IPPs insist on guarantees

Independent Power Producers (IPPs) have maintained that until the challenges at the distribution end of the power value chain are resolved to assure them of prompt payment, they will always require some form of a guarantee.

The matter of government guarantees for power projects took centre-stage during a panel discussion at the Power Africa Summit in Accra, following a comment by the Power Minister Dr. Kwabena Donkor in his keynote address that IPPs will no longer be given government guarantees.

Dr. Kwabena Donkor asked the panelists if it was not a ‘double whammy’ or a double setback for countries when IPPs keep asking for guarantees, even though their return on investment in developing countries tends to be high due to perceived political and economic risks.

The minister earlier told the gathering of energy sector investors drawn from across the globe that “innovative ways” need be found for project financing in the power sector, “that provide the same comfort lenders require to make funds available for projects” since government guarantees “are no longer available”.

Reacting to the minister’s concern, Matty Vengerik — CEO of Quantum Power, a company that is pursuing an LNG project in the country — insisted that as long as investors do not get an assurance that they will get their monies back, the issue of guarantees will remain.

“If I am not sure that I will be paid then I want a guarantee, only so I can assure my investors that things will be okay,” he said.

Also on the panel was Samuel Nana Brew-Butler, Chairman of Cenpower — developer of a 350megawatt thermal project at Kpone, a project the Power Minister acknowledged as “embodying the aspirations of local content and local participation”.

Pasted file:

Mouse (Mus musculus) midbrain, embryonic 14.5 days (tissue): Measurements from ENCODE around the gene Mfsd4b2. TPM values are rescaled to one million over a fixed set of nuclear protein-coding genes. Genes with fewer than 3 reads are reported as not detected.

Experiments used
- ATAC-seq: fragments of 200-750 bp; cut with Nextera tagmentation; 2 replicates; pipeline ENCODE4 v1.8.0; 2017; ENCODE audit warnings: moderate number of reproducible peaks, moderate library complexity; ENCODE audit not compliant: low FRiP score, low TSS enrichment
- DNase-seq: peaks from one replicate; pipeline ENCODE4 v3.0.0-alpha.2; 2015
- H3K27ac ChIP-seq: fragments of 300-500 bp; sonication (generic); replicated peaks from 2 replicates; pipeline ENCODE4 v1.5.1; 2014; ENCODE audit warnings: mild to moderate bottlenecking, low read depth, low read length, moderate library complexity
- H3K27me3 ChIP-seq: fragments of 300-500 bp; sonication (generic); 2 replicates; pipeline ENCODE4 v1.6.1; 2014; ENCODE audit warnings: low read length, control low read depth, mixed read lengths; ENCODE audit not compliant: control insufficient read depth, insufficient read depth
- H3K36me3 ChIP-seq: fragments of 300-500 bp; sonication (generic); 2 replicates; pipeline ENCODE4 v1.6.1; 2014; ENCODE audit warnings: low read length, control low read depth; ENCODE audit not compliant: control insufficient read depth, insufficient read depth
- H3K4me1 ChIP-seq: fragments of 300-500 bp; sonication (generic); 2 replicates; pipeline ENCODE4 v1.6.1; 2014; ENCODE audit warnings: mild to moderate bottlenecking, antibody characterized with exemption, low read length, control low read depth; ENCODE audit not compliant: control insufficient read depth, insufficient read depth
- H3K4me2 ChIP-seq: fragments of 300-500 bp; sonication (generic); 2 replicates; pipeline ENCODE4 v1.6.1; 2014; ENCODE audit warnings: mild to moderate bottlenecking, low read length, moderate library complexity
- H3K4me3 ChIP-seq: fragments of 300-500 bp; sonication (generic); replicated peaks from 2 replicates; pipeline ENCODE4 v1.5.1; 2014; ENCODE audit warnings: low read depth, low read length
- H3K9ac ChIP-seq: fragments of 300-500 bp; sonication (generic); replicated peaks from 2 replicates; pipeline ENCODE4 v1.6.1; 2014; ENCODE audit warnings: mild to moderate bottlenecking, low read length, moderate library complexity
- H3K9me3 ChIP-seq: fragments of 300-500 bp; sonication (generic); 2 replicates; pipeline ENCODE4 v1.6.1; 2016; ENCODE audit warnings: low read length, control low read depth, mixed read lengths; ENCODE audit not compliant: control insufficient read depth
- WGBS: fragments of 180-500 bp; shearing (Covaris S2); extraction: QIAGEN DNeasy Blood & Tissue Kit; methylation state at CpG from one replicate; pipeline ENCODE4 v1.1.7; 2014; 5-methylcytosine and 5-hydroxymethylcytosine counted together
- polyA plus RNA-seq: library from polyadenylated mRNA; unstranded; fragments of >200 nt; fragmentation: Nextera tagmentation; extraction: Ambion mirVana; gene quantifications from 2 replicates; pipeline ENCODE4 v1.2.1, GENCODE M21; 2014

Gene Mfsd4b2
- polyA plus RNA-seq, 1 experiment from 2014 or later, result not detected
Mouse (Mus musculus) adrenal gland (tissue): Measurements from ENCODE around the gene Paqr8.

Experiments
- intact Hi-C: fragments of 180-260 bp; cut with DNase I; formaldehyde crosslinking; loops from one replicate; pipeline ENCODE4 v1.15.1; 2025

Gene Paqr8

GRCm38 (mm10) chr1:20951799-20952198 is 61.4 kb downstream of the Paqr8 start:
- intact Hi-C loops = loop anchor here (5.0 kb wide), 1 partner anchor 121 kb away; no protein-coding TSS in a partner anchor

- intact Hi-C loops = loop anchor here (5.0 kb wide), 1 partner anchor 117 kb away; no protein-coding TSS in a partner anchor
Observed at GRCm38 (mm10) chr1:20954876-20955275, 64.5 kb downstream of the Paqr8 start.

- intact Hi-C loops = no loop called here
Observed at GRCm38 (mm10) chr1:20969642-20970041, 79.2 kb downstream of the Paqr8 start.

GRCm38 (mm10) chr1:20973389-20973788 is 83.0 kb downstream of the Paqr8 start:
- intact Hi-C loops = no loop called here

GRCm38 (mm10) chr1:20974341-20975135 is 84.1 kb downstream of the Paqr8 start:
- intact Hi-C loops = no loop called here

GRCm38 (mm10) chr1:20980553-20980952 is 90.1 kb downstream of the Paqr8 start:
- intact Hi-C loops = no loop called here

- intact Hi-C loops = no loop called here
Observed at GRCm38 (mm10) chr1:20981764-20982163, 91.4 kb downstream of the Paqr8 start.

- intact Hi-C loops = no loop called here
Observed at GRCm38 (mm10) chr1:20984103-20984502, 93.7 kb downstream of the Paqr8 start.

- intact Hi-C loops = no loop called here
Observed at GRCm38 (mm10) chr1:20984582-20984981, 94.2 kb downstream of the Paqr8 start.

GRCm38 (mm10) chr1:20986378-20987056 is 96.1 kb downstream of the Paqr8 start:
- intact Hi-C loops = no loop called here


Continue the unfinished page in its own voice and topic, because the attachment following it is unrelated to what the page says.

While agreeing with the minister that some projects are too small to require Sovereign Guarantees or Government Consent and Support Agreements, Mr. Brew-Buttler insisted that larger projects will need them.

With Ghana in a desperate search for more electricity, government has opened the space for private investors to come in. But while they are willing to come in, the investors are treading cautiously due to the financial weakness of the ECG, which is the power off-taker; the investors are asking for the government to insulate them from possible losses.

Almost every IPP wanting to invest in generation, and there are a lot of them these days, has asked for a Government Consent and Support Agreement; and according to the Power Minister, government will no longer grant such guarantees.

“We should therefore be looking at other innovations that are market-based to secure the necessary project finance,” the minister said at the Powering Africa Summit — which is being organised by EnergyNet Limited across Africa and in Beijing and Washington.

The aim of the summit, according to the organiser, is to provide a platform that showcases power, trade and infrastructure investment opportunities across the continent, and for participants to explore how project bankability can be increased.